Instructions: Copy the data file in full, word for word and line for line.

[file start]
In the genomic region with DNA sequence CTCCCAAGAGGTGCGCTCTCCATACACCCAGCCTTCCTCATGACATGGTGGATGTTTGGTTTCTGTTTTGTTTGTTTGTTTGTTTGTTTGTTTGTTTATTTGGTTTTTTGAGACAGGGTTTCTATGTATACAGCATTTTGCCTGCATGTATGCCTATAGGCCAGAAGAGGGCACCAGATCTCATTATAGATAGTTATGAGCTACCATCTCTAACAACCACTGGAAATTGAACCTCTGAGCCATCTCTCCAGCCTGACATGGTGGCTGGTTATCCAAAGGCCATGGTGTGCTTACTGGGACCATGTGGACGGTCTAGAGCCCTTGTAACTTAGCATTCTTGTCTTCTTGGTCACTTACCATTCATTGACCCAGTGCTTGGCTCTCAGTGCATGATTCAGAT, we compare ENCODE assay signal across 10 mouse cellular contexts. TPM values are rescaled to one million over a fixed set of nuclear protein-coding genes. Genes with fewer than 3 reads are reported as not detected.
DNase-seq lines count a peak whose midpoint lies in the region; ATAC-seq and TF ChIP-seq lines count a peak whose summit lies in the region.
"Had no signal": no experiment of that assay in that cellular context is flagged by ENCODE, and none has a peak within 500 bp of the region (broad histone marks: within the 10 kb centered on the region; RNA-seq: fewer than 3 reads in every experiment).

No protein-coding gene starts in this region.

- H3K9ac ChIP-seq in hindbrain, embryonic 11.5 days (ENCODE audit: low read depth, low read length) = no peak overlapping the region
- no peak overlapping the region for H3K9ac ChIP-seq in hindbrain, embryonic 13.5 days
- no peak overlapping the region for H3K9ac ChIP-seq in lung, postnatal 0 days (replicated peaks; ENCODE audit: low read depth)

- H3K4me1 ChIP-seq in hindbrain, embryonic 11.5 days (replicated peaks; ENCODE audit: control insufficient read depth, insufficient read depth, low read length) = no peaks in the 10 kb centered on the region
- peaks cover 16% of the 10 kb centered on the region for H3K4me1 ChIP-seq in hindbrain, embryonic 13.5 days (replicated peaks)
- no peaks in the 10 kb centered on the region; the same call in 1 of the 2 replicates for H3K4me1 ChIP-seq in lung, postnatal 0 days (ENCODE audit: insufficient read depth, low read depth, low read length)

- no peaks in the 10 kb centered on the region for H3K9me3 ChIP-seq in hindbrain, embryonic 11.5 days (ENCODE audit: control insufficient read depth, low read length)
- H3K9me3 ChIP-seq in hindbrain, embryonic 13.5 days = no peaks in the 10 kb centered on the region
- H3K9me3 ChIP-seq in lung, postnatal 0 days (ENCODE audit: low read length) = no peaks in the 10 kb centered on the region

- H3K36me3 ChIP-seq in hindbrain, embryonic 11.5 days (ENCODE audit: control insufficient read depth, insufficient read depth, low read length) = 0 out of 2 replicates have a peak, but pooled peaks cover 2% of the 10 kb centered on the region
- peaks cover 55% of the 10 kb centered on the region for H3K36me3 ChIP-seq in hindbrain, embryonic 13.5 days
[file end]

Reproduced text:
In the genomic region with DNA sequence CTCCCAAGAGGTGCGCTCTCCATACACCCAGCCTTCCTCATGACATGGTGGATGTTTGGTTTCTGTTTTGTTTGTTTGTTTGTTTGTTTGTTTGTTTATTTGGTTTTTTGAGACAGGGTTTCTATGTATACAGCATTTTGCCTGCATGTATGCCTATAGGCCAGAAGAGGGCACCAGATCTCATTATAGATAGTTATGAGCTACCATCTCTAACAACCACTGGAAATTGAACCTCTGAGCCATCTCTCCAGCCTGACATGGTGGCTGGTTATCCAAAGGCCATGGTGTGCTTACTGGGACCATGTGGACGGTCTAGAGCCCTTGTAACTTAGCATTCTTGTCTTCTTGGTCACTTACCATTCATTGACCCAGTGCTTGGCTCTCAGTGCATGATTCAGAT, we compare ENCODE assay signal across 10 mouse cellular contexts. TPM values are rescaled to one million over a fixed set of nuclear protein-coding genes. Genes with fewer than 3 reads are reported as not detected.
DNase-seq lines count a peak whose midpoint lies in the region; ATAC-seq and TF ChIP-seq lines count a peak whose summit lies in the region.
"Had no signal": no experiment of that assay in that cellular context is flagged by ENCODE, and none has a peak within 500 bp of the region (broad histone marks: within the 10 kb centered on the region; RNA-seq: fewer than 3 reads in every experiment).

No protein-coding gene starts in this region.

- H3K9ac ChIP-seq in hindbrain, embryonic 11.5 days (ENCODE audit: low read depth, low read length) = no peak overlapping the region
- no peak overlapping the region for H3K9ac ChIP-seq in hindbrain, embryonic 13.5 days
- no peak overlapping the region for H3K9ac ChIP-seq in lung, postnatal 0 days (replicated peaks; ENCODE audit: low read depth)

- H3K4me1 ChIP-seq in hindbrain, embryonic 11.5 days (replicated peaks; ENCODE audit: control insufficient read depth, insufficient read depth, low read length) = no peaks in the 10 kb centered on the region
- peaks cover 16% of the 10 kb centered on the region for H3K4me1 ChIP-seq in hindbrain, embryonic 13.5 days (replicated peaks)
- no peaks in the 10 kb centered on the region; the same call in 1 of the 2 replicates for H3K4me1 ChIP-seq in lung, postnatal 0 days (ENCODE audit: insufficient read depth, low read depth, low read length)

- no peaks in the 10 kb centered on the region for H3K9me3 ChIP-seq in hindbrain, embryonic 11.5 days (ENCODE audit: control insufficient read depth, low read length)
- H3K9me3 ChIP-seq in hindbrain, embryonic 13.5 days = no peaks in the 10 kb centered on the region
- H3K9me3 ChIP-seq in lung, postnatal 0 days (ENCODE audit: low read length) = no peaks in the 10 kb centered on the region

- H3K36me3 ChIP-seq in hindbrain, embryonic 11.5 days (ENCODE audit: control insufficient read depth, insufficient read depth, low read length) = 0 out of 2 replicates have a peak, but pooled peaks cover 2% of the 10 kb centered on the region
- peaks cover 55% of the 10 kb centered on the region for H3K36me3 ChIP-seq in hindbrain, embryonic 13.5 days